|Funding Agency||National Science Foundation|
The severity of coastal hazards (e.g. erosion) requires better data and quantitative assessments to understand the physical changes to coastlines, their causes, and rates of change, and to develop evidence-based hazard mitigation strategies and policies. To address this need, this grant will conduct a pilot program (IC-CREAM): Interdisciplinary Citizen-based Coastal REmote Sensing for Adaptative Management) to test hypotheses about the feasibility and scientific value of a citizen-science approach to creating a localized, repeat aerial image database on coastal processes in the Great Lakes. The intellectual merit of this cross-disciplinary, mixed methods project will make several scientific advancements relevant to the fields of remote sensing, GIScience, coastal science, geomorphology, and geography. Using citizen-operated drones is a new approach to collecting remotely sensed high-resolution time series imagery about landscape change and processes. Citizen science monitoring with drones and smartphones will allow for the documentation of the impacts of coastal change across a broader geographic region than is currently possible. New and better data generated during this project is critical for improving modeling and assessments of coastal change, and for engaging communities on the topic of coastal resilience because the citizen-science collaboration offers a new way to get communities involved in developing sustainable coastal management strategies. Training graduate and undergraduate students in coastal geomorphology, remote sensing, and community engagement will be key component of this grant. Students participating in this project will develop field and laboratory skills associated with drone operations as well as strong communication skills through their participation in the community engagement workshops and on-going support and coordination with the citizen scientists.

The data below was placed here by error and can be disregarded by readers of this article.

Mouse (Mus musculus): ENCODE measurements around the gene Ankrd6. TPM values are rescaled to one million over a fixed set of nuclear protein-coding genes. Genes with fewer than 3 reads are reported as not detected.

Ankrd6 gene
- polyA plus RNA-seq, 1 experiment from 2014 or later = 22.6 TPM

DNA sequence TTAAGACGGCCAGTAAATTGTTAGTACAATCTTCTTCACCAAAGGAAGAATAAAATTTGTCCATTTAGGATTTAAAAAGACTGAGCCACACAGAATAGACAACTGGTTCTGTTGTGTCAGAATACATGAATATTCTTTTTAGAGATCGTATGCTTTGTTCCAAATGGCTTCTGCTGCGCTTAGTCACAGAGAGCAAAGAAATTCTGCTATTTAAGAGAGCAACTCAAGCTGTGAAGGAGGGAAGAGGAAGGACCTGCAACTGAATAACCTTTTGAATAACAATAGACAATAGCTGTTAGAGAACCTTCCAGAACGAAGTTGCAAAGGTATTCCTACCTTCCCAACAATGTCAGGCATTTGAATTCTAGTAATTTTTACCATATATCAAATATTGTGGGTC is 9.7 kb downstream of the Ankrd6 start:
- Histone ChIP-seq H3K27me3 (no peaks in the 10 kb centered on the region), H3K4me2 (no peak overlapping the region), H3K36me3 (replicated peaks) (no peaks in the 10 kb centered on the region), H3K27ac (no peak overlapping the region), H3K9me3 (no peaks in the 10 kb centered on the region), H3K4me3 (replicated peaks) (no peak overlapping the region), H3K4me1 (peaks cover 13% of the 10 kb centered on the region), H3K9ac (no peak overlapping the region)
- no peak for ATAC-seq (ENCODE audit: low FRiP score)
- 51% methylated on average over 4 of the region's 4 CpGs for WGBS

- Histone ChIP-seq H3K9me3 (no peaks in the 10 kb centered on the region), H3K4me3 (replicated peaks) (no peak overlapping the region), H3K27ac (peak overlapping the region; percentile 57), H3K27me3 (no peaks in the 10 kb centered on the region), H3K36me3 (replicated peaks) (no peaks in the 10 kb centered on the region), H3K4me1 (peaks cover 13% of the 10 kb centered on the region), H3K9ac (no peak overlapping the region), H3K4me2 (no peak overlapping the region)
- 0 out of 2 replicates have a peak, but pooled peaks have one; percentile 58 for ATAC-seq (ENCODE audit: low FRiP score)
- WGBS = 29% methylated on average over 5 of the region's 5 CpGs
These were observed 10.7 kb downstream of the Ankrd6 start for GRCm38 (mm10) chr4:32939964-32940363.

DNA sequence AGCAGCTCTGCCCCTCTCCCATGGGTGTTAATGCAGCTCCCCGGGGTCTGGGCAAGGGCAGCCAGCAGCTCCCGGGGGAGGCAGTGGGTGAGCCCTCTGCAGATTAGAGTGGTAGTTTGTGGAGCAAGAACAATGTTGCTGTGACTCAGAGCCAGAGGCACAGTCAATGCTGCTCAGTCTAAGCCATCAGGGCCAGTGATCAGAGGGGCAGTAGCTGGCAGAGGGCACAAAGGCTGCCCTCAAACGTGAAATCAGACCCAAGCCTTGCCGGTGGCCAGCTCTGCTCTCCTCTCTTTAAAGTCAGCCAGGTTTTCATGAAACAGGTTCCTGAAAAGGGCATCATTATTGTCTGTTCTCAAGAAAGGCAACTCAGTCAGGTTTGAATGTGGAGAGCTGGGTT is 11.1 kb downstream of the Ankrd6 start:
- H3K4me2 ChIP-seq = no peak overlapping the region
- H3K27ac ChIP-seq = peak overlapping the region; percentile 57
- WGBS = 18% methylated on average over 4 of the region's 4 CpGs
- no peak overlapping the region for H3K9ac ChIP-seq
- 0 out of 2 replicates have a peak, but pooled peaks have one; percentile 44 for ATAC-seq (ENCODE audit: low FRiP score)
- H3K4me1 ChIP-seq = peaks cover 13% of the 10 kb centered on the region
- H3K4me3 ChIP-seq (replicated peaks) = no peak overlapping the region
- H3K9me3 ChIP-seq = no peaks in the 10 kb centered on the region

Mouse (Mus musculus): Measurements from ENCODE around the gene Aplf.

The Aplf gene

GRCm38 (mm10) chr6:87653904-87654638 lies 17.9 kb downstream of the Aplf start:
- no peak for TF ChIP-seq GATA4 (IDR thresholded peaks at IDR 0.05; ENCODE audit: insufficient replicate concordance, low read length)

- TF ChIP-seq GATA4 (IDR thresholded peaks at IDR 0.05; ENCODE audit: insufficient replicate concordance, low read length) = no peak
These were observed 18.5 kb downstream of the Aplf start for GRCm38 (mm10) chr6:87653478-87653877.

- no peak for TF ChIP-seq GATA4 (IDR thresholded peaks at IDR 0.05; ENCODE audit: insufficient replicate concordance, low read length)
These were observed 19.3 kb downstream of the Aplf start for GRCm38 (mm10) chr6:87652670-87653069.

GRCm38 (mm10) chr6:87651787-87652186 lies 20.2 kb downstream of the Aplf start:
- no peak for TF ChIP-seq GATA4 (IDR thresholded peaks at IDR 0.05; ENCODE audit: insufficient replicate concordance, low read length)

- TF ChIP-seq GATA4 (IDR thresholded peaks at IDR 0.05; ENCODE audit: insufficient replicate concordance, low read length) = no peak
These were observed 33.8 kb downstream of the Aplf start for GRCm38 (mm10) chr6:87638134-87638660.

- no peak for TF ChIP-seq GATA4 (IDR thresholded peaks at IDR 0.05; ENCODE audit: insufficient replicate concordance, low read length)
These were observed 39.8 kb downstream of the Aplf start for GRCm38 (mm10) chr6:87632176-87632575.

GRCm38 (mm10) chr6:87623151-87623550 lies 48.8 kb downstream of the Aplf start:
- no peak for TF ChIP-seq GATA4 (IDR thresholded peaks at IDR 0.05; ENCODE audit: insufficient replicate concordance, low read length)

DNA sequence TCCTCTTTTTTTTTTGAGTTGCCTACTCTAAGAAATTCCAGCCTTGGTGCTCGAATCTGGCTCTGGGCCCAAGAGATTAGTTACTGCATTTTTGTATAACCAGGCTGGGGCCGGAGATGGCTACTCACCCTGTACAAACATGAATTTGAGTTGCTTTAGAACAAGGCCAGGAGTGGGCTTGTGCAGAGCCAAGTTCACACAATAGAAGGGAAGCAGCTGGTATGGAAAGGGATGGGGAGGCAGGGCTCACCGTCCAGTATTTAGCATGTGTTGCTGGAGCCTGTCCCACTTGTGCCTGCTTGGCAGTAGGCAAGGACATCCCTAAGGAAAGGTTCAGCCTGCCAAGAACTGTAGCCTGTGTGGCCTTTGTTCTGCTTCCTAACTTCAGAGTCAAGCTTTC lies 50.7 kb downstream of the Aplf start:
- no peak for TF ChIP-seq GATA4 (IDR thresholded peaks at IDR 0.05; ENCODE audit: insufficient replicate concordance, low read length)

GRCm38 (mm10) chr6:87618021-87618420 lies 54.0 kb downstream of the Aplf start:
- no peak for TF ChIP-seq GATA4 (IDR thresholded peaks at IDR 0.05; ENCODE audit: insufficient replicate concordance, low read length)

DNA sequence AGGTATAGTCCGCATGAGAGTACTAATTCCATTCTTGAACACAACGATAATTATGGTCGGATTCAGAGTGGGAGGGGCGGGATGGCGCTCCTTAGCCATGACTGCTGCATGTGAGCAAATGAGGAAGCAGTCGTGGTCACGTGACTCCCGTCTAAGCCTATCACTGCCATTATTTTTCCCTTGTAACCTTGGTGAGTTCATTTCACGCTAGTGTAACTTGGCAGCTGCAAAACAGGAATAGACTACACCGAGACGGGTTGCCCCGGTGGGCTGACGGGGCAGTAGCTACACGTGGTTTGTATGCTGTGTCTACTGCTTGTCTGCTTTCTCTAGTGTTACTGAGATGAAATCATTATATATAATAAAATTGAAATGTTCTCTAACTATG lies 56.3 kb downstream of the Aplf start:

This grant will train a team of citizen scientists composed of practitioners and community stakeholders to collect repeat aerial imagery, via an unoccupied aerial system (UAS), of coastal sites in six communities along Lakes Michigan, Huron, and Superior to document erosion and accretion associated with fluctuating water levels, storms, and human interventions. The long-term goal is to compile a database of localized, repeat imagery of coastal areas across the Great Lakes region to understand their physical changes, root causes of these physical changes, and the associated environmental, social, and economic impacts. This project will evaluate: (1) whether properly trained and supervised community-member citizen scientists can generate high quality data across a broad spatial scale that contributes to scientific research on local and regional coastal processes and (2) whether engaging community stakeholders in rigorous scientific investigations improves the public?s understanding of coastal processes and hazards enhances the capacity for proactive decision-making. Citizen scientists will be trained on the basics of UAS operation, data collection, and FAA regulations in order to pass the FAA part 107 exam and become certified remote pilots. They will then collect repeat aerial imagery of beaches, bluffs, and dunes (seasonal and before/after storms). Images will be processed using structure-from-motion photogrammetry into digital surface models (DSMs). These DSMs, along with the aerial images, will be analyzed to quantify coastal geomorphic change. Results will be shared with the citizen scientists who will assist the research team in communicating the findings publicly. Interviews and surveys will be conducted with citizen scientists and community stakeholders to evaluate whether the coupled researcher/citizen scientist approach is beneficial for educating the public on coastal change / hazards as well as assisting in making informed coastal management decisions. This project will be the first step towards developing a collaborative and coordinated researcher and stakeholder network focused on coastal hazards in the Great Lakes and will be a model for other coastal regions nationally.
This award reflects NSF's statutory mission and has been deemed worthy of support through evaluation using the Foundation's intellectual merit and broader impacts review criteria.